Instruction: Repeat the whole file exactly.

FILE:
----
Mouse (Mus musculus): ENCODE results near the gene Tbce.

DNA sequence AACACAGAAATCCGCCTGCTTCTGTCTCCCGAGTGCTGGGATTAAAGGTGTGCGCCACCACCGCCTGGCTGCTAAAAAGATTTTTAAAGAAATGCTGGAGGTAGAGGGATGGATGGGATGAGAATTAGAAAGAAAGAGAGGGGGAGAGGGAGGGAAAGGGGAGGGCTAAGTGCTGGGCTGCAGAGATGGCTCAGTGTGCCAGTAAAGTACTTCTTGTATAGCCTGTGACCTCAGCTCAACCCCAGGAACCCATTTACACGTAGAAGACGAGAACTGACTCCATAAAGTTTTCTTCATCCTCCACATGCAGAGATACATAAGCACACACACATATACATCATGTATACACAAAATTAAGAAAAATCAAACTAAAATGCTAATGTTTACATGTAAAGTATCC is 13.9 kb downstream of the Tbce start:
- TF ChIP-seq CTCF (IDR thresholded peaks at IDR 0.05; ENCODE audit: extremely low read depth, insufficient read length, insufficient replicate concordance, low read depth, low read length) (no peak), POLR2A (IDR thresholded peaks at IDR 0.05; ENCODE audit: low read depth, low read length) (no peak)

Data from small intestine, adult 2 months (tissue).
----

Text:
Mouse (Mus musculus): ENCODE results near the gene Tbce.

DNA sequence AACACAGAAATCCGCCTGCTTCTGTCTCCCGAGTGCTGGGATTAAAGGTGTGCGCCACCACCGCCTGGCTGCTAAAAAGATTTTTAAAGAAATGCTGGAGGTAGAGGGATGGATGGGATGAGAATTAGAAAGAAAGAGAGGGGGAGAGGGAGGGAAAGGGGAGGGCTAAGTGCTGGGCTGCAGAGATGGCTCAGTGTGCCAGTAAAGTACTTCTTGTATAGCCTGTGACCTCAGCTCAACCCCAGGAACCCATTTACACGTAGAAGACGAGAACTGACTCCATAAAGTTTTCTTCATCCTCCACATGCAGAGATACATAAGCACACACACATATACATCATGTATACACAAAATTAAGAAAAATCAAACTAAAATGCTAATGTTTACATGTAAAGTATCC is 13.9 kb downstream of the Tbce start:
- TF ChIP-seq CTCF (IDR thresholded peaks at IDR 0.05; ENCODE audit: extremely low read depth, insufficient read length, insufficient replicate concordance, low read depth, low read length) (no peak), POLR2A (IDR thresholded peaks at IDR 0.05; ENCODE audit: low read depth, low read length) (no peak)

Data from small intestine, adult 2 months (tissue).